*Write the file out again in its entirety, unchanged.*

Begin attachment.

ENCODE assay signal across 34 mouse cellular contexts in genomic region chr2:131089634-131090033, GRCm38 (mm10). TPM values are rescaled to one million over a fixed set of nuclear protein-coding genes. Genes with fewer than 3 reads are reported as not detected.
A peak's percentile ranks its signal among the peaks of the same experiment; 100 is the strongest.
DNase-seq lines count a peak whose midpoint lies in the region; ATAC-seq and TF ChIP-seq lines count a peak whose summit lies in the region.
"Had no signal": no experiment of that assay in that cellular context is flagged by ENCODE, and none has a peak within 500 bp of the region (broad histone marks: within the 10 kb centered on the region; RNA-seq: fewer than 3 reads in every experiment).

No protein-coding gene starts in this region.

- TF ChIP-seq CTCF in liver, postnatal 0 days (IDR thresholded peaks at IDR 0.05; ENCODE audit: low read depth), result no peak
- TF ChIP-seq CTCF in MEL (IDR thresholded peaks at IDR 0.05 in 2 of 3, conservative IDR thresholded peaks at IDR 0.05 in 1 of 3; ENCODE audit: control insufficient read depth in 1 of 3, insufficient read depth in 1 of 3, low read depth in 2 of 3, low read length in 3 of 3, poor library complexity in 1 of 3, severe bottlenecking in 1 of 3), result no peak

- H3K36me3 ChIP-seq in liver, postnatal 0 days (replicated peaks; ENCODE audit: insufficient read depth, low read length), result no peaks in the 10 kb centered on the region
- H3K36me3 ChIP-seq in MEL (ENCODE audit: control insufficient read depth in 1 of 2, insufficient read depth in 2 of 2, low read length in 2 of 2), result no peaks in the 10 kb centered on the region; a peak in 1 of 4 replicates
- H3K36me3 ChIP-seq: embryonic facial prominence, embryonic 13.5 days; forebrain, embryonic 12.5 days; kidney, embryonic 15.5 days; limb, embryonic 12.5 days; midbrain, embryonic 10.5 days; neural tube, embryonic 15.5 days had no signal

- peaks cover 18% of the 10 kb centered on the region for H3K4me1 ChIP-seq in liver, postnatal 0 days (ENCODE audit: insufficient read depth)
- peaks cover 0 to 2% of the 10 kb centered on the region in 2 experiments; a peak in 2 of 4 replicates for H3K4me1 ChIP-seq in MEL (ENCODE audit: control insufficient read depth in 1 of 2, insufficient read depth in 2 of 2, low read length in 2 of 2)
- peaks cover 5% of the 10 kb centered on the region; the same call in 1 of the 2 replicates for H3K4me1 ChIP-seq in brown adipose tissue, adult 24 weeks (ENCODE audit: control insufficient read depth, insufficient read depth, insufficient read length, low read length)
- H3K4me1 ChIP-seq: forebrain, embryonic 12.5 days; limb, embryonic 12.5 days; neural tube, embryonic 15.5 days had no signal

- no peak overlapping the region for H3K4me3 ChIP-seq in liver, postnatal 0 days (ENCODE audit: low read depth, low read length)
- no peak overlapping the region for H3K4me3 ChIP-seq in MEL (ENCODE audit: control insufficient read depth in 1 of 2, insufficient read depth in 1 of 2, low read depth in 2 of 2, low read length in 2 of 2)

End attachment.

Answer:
ENCODE assay signal across 34 mouse cellular contexts in genomic region chr2:131089634-131090033, GRCm38 (mm10). TPM values are rescaled to one million over a fixed set of nuclear protein-coding genes. Genes with fewer than 3 reads are reported as not detected.
A peak's percentile ranks its signal among the peaks of the same experiment; 100 is the strongest.
DNase-seq lines count a peak whose midpoint lies in the region; ATAC-seq and TF ChIP-seq lines count a peak whose summit lies in the region.
"Had no signal": no experiment of that assay in that cellular context is flagged by ENCODE, and none has a peak within 500 bp of the region (broad histone marks: within the 10 kb centered on the region; RNA-seq: fewer than 3 reads in every experiment).

No protein-coding gene starts in this region.

- TF ChIP-seq CTCF in liver, postnatal 0 days (IDR thresholded peaks at IDR 0.05; ENCODE audit: low read depth), result no peak
- TF ChIP-seq CTCF in MEL (IDR thresholded peaks at IDR 0.05 in 2 of 3, conservative IDR thresholded peaks at IDR 0.05 in 1 of 3; ENCODE audit: control insufficient read depth in 1 of 3, insufficient read depth in 1 of 3, low read depth in 2 of 3, low read length in 3 of 3, poor library complexity in 1 of 3, severe bottlenecking in 1 of 3), result no peak

- H3K36me3 ChIP-seq in liver, postnatal 0 days (replicated peaks; ENCODE audit: insufficient read depth, low read length), result no peaks in the 10 kb centered on the region
- H3K36me3 ChIP-seq in MEL (ENCODE audit: control insufficient read depth in 1 of 2, insufficient read depth in 2 of 2, low read length in 2 of 2), result no peaks in the 10 kb centered on the region; a peak in 1 of 4 replicates
- H3K36me3 ChIP-seq: embryonic facial prominence, embryonic 13.5 days; forebrain, embryonic 12.5 days; kidney, embryonic 15.5 days; limb, embryonic 12.5 days; midbrain, embryonic 10.5 days; neural tube, embryonic 15.5 days had no signal

- peaks cover 18% of the 10 kb centered on the region for H3K4me1 ChIP-seq in liver, postnatal 0 days (ENCODE audit: insufficient read depth)
- peaks cover 0 to 2% of the 10 kb centered on the region in 2 experiments; a peak in 2 of 4 replicates for H3K4me1 ChIP-seq in MEL (ENCODE audit: control insufficient read depth in 1 of 2, insufficient read depth in 2 of 2, low read length in 2 of 2)
- peaks cover 5% of the 10 kb centered on the region; the same call in 1 of the 2 replicates for H3K4me1 ChIP-seq in brown adipose tissue, adult 24 weeks (ENCODE audit: control insufficient read depth, insufficient read depth, insufficient read length, low read length)
- H3K4me1 ChIP-seq: forebrain, embryonic 12.5 days; limb, embryonic 12.5 days; neural tube, embryonic 15.5 days had no signal

- no peak overlapping the region for H3K4me3 ChIP-seq in liver, postnatal 0 days (ENCODE audit: low read depth, low read length)
- no peak overlapping the region for H3K4me3 ChIP-seq in MEL (ENCODE audit: control insufficient read depth in 1 of 2, insufficient read depth in 1 of 2, low read depth in 2 of 2, low read length in 2 of 2)